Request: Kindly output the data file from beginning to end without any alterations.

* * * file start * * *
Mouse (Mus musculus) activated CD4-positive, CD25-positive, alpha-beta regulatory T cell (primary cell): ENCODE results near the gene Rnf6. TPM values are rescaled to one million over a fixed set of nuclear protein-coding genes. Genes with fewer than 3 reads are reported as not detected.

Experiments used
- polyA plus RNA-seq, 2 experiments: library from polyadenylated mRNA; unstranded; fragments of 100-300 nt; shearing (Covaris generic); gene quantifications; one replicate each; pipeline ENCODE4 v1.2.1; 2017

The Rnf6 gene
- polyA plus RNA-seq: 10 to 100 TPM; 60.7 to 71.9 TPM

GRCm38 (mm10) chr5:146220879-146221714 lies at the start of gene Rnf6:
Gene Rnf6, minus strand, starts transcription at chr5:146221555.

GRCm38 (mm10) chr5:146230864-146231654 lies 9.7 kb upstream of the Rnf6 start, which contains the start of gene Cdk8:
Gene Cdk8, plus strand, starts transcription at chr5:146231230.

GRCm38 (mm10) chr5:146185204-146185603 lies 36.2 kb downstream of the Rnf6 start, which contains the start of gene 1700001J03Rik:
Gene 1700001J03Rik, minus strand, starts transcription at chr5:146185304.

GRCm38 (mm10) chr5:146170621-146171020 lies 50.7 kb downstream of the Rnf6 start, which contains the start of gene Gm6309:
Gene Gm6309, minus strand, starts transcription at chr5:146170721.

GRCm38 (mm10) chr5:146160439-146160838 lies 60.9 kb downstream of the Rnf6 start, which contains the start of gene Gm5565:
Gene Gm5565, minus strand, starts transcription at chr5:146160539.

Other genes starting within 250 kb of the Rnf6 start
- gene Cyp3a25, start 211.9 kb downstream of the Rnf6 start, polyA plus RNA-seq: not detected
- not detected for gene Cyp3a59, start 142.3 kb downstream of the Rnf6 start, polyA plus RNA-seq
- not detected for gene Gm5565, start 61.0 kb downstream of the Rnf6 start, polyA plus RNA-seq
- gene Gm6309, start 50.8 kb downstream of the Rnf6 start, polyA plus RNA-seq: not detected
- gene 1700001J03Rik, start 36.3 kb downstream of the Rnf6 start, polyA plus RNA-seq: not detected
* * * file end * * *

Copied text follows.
Mouse (Mus musculus) activated CD4-positive, CD25-positive, alpha-beta regulatory T cell (primary cell): ENCODE results near the gene Rnf6. TPM values are rescaled to one million over a fixed set of nuclear protein-coding genes. Genes with fewer than 3 reads are reported as not detected.

Experiments used
- polyA plus RNA-seq, 2 experiments: library from polyadenylated mRNA; unstranded; fragments of 100-300 nt; shearing (Covaris generic); gene quantifications; one replicate each; pipeline ENCODE4 v1.2.1; 2017

The Rnf6 gene
- polyA plus RNA-seq: 10 to 100 TPM; 60.7 to 71.9 TPM

GRCm38 (mm10) chr5:146220879-146221714 lies at the start of gene Rnf6:
Gene Rnf6, minus strand, starts transcription at chr5:146221555.

GRCm38 (mm10) chr5:146230864-146231654 lies 9.7 kb upstream of the Rnf6 start, which contains the start of gene Cdk8:
Gene Cdk8, plus strand, starts transcription at chr5:146231230.

GRCm38 (mm10) chr5:146185204-146185603 lies 36.2 kb downstream of the Rnf6 start, which contains the start of gene 1700001J03Rik:
Gene 1700001J03Rik, minus strand, starts transcription at chr5:146185304.

GRCm38 (mm10) chr5:146170621-146171020 lies 50.7 kb downstream of the Rnf6 start, which contains the start of gene Gm6309:
Gene Gm6309, minus strand, starts transcription at chr5:146170721.

GRCm38 (mm10) chr5:146160439-146160838 lies 60.9 kb downstream of the Rnf6 start, which contains the start of gene Gm5565:
Gene Gm5565, minus strand, starts transcription at chr5:146160539.

Other genes starting within 250 kb of the Rnf6 start
- gene Cyp3a25, start 211.9 kb downstream of the Rnf6 start, polyA plus RNA-seq: not detected
- not detected for gene Cyp3a59, start 142.3 kb downstream of the Rnf6 start, polyA plus RNA-seq
- not detected for gene Gm5565, start 61.0 kb downstream of the Rnf6 start, polyA plus RNA-seq
- gene Gm6309, start 50.8 kb downstream of the Rnf6 start, polyA plus RNA-seq: not detected
- gene 1700001J03Rik, start 36.3 kb downstream of the Rnf6 start, polyA plus RNA-seq: not detected